Coble Uncovered: Part I

If you were to run into Jeff Coble in a restaurant in downtown Greenville this week, chances are you would not recognize him as one of the best bass anglers in the country fishing in the Bassmaster Classic, which is just the way he would like to keep it.

 For starters, he does not retain that recognizable air that surrounds top-ranked bass fishing stars who appear on national television every Saturday morning.

 Secondly, if you did happen to strike up a cursory conversation with the friendly North Carolinian, he would more likely chat about Duke basketball or NASCAR instead of bass fishing.

 But if bass fishing and "the big tournament in town" did come up, Coble would probably first reveal that he is a sales representative for Triton Boats before letting you in on the fact that he is actually fishing the prestigious Bassmaster Classic.

 That's not to say Coble is distant or evasive — he's actually an intelligent, quick-witted guy who is quite humorous at times. It's just that he does not want you to know who in the world he is unless he's standing on the stage of Bi-Lo Center Sunday afternoon with a Classic trophy in his hands.

 His hopes are that the Classic cameras and media will stay focused on the flashy and brash throughout the week while he grinds out unassuming, consistent limits each day to put himself in contention for the win.

 It's Coble's style, his MO so to speak. Like the bass he pursues, he's an ambush predator: camouflaged in the background, patiently waiting for the right opportunity to strike. As one of the sport's biggest fans himself, he knows all too well the mega-media event that is the Bassmaster Classic. To him, drama, and the spotlight that follows it, is another variable in the winning equation, just like wind, clouds and water temperature.

 Media firestorms, such as last year's disqualification of crowd favorite Gerald Swindle for boat maneuvers deemed unsafe by tournament officials, are just the kind of shadows Coble likes to hide behind so he can quietly piece together the biggest tournament coup of his life.

 And if the final-day weigh-in crowd asks things like, "Who is that Coble guy? What place was he in yesterday?" well, that would be just perfectly fine with him.

 Those who follow the sport of tournament bass fishing closely, though, already know exactly who Jeff Coble is — two-time winner of the BASS Weekend Series Championship and two-time winner of the FLW All-American — all in the last 7 years. In short, he is the undisputed king of the "weekend series" type national championships.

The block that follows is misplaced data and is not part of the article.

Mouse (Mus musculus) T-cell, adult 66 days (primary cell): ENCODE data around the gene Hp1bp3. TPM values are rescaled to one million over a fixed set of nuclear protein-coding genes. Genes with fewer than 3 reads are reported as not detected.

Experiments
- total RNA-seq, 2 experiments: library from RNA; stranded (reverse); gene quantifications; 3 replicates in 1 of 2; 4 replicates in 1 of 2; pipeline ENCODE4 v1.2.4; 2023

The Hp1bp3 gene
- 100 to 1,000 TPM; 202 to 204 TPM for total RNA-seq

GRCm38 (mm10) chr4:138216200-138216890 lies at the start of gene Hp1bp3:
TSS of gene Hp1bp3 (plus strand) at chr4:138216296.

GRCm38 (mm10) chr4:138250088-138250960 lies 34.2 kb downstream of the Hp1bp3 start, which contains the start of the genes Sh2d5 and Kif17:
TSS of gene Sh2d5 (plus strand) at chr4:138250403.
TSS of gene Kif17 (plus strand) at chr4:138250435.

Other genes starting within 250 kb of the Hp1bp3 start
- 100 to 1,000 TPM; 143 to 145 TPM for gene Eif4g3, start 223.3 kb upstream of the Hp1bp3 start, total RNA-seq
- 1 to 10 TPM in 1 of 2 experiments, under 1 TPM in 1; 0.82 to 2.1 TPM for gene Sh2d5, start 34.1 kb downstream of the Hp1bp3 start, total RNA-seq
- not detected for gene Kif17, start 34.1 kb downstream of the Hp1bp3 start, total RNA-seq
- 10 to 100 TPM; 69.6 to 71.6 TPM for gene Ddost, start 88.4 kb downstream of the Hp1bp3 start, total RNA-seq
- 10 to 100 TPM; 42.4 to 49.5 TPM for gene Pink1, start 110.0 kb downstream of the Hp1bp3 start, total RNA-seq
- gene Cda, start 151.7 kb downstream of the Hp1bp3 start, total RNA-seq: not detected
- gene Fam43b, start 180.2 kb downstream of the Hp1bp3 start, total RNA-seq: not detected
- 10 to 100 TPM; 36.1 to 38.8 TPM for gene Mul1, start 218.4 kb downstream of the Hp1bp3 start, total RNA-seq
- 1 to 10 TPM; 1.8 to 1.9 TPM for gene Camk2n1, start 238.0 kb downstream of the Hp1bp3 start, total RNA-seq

And though Coble would like to continue his under-the-radar existence in bass fishing, his talent with a rod and reel have blown his cover. This week he comes to his third Bassmaster Classic with a grand total of some $600,000 to $700,000 in tournament winnings — hardly a fishing fluke who just happened to stumble into a few bass along the way, which is exactly what he would like you to believe.

 Those who do know him well, including a handful of top-ranked pros, contend that Coble has the talent to become a successful professional angler, yet every year he turns down the opportunity.


 As Classic week progresses, Coble Uncovered, will take a daily look at this enigmatic angler who is in the enviable position of having the fishing ability and industry contacts to go pro full-time on the Elite Series, but who chooses not to.

 During the week, this column will zoom in on Coble's very unconventional approach to the sport of competitive bass fishing and his unique friendship with tournament team partner David Wright of Lexington, N.C., with whom Coble splits all of his tournament winnings.

 This series will explore Coble's candid opinion of modern-day professional fishing, including his take on sponsorships, fishing styles and how he has managed to bank over a half a million dollars in bass fishing without ever spending more than $1,800 on an entry fee.

 But it will not be easy. As my Wednesday morning practice session begins with him at 4 a.m., Coble is already trying to dodge the spotlight with his own humorous digs.

 "Hasn't Skeet Reese started dancing, yet?" he charged with a chuckle, referring more salient moments of Classics past. "Isn't Ike tearing something up, yet? I'm telling you, that's a lot more interesting than what you are going to see with me today."

 Which is exactly what he would like you to believe.